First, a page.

Using data from meta-analyses or pooled analyses, the researchers concluded the following: For cancers of the colon, stomach, liver, gallbladder, pancreas and kidney; they found increased relative risks of 1.2 to 1.5 for those overweight (BMI 25-29.9) and 1.5 to 1.8 for those with obesity (BMI over 30).
For those with extreme obesity (BMI of 40 or more), the relative risk for esophageal adenoarcinoma was 4.8. The evidence for the various types of cancers was not always strong, but there were some for which the working group found sufficient evidence….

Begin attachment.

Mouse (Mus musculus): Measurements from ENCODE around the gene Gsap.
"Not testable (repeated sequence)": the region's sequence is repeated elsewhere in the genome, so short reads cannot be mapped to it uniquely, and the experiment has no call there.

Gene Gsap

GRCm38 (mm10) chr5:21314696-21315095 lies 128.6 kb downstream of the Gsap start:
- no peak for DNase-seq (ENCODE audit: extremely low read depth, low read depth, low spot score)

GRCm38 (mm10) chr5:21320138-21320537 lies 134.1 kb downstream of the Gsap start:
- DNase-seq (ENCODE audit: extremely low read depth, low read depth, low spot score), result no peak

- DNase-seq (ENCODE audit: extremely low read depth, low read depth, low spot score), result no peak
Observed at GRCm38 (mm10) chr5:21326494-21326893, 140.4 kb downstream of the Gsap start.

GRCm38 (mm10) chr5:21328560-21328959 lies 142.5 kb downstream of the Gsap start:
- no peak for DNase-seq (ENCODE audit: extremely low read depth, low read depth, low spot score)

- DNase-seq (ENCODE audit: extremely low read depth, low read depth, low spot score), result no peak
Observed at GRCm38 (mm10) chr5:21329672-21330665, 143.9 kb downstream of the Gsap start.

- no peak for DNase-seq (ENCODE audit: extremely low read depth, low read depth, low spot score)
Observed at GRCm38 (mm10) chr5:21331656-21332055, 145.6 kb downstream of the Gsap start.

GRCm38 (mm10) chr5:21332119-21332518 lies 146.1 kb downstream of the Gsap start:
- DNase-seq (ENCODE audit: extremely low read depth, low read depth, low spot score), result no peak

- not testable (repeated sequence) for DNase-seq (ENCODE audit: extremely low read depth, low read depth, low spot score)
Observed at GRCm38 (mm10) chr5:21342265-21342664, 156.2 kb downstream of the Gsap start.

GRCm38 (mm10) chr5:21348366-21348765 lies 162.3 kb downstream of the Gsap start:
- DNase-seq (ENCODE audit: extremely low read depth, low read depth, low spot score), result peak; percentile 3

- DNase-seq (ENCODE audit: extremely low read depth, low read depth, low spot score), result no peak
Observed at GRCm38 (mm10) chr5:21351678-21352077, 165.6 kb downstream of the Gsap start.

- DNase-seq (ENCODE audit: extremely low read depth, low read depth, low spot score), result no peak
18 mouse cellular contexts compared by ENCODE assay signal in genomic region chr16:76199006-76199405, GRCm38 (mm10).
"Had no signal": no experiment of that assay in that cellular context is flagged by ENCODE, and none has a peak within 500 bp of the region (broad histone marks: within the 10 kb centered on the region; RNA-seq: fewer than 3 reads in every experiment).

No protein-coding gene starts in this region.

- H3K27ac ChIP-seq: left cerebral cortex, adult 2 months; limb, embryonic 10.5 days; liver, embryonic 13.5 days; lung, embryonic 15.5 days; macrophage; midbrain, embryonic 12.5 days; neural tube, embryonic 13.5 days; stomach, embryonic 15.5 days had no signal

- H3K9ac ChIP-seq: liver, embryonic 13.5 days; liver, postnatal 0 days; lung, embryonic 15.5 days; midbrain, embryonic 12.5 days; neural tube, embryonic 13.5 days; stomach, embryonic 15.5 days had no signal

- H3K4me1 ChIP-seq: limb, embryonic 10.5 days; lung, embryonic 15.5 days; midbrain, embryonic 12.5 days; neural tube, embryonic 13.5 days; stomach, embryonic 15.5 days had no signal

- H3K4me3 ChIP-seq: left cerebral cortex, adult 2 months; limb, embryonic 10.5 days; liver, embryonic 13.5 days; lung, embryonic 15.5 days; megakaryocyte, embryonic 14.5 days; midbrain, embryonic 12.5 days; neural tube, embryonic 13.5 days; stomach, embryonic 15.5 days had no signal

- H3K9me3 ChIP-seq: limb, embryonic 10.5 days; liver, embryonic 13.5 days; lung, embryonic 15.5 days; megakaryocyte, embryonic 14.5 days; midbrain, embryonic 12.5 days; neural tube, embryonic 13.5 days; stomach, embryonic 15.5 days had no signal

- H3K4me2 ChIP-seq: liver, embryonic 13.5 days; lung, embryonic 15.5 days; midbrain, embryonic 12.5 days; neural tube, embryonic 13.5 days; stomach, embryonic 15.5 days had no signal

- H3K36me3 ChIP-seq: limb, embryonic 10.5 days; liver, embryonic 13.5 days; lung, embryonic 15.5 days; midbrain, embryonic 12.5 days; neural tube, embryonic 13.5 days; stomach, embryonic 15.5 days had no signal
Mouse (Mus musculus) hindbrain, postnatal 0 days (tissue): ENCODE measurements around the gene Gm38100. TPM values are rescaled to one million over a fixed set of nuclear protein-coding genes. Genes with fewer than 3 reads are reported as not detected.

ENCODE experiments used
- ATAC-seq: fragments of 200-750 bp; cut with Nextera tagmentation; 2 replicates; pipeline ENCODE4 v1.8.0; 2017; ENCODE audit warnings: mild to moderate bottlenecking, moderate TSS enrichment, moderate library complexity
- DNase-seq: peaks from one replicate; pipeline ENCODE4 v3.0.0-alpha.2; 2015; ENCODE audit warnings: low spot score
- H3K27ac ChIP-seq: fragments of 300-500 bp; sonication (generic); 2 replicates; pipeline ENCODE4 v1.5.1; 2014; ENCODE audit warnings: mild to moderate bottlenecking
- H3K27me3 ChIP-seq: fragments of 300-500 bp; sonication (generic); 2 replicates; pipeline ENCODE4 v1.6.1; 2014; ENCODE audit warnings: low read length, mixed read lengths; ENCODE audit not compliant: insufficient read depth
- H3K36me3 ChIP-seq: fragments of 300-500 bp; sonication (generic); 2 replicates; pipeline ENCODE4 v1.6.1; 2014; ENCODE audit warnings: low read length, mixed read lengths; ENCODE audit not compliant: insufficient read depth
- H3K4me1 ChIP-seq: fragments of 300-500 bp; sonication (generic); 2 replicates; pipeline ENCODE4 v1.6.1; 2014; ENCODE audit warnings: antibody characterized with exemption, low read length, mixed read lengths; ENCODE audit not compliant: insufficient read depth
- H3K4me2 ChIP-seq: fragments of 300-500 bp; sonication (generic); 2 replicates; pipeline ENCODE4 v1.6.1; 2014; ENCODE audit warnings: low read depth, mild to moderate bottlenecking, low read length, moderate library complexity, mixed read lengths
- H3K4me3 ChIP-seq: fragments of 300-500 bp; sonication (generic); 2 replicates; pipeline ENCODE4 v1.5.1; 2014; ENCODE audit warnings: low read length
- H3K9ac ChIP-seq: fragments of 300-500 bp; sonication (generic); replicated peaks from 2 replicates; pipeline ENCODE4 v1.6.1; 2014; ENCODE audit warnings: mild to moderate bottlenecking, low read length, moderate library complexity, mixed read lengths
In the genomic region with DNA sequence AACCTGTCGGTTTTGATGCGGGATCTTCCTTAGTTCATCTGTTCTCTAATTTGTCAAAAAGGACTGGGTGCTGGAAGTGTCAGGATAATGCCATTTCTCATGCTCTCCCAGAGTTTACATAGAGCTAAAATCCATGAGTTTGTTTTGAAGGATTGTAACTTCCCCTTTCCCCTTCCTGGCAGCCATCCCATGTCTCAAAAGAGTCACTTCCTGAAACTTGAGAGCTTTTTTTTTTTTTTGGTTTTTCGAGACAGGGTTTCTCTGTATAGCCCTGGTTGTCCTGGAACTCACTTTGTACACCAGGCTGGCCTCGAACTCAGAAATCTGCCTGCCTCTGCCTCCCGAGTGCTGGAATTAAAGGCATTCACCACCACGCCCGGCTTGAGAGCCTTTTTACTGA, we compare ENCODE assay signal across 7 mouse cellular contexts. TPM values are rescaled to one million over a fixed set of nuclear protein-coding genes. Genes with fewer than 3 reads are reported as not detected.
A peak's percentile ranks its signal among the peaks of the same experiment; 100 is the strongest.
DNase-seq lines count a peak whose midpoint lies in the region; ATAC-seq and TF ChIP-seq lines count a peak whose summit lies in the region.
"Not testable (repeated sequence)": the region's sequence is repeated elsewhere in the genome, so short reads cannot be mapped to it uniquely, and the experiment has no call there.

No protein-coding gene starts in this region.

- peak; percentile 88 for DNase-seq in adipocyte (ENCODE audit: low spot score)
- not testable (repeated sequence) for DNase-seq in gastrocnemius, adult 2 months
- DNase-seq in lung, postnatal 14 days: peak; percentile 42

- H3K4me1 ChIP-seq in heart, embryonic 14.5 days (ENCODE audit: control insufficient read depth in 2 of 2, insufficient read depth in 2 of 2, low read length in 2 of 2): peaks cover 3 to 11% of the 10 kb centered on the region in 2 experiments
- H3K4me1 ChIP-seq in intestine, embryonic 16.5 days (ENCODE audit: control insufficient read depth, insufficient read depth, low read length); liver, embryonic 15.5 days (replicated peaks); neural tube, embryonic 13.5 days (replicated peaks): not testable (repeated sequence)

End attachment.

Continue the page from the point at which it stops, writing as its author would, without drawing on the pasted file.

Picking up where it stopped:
The authors commented, “On the basis of the available data, we concluded that the absence of excess body fatness lowers the risk of most cancers.”
Although many of these increases in relative risk are small, the fact that…over 600 million adults are obese worldwide means that even a small increase in risk could have a substantial impact on cancer rate.
The GLP aggregated and excerpted this blog/article to reflect the diversity of news, opinion and analysis. Read full, original post: Latest IARC Report Connects Fatness With More Cancers